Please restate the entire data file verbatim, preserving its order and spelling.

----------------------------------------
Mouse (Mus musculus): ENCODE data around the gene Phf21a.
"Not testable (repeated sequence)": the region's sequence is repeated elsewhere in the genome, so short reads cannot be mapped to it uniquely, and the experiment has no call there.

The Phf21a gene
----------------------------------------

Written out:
Mouse (Mus musculus): ENCODE data around the gene Phf21a.
"Not testable (repeated sequence)": the region's sequence is repeated elsewhere in the genome, so short reads cannot be mapped to it uniquely, and the experiment has no call there.

The Phf21a gene